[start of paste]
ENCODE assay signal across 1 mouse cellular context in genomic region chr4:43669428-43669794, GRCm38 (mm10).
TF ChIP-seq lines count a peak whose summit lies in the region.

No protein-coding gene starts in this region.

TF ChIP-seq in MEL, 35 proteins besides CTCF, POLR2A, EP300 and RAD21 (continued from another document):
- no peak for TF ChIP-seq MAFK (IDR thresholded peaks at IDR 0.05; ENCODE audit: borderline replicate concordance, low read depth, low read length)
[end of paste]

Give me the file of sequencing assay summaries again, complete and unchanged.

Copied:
ENCODE assay signal across 1 mouse cellular context in genomic region chr4:43669428-43669794, GRCm38 (mm10).
TF ChIP-seq lines count a peak whose summit lies in the region.

No protein-coding gene starts in this region.

TF ChIP-seq in MEL, 35 proteins besides CTCF, POLR2A, EP300 and RAD21 (continued from another document):
- no peak for TF ChIP-seq MAFK (IDR thresholded peaks at IDR 0.05; ENCODE audit: borderline replicate concordance, low read depth, low read length)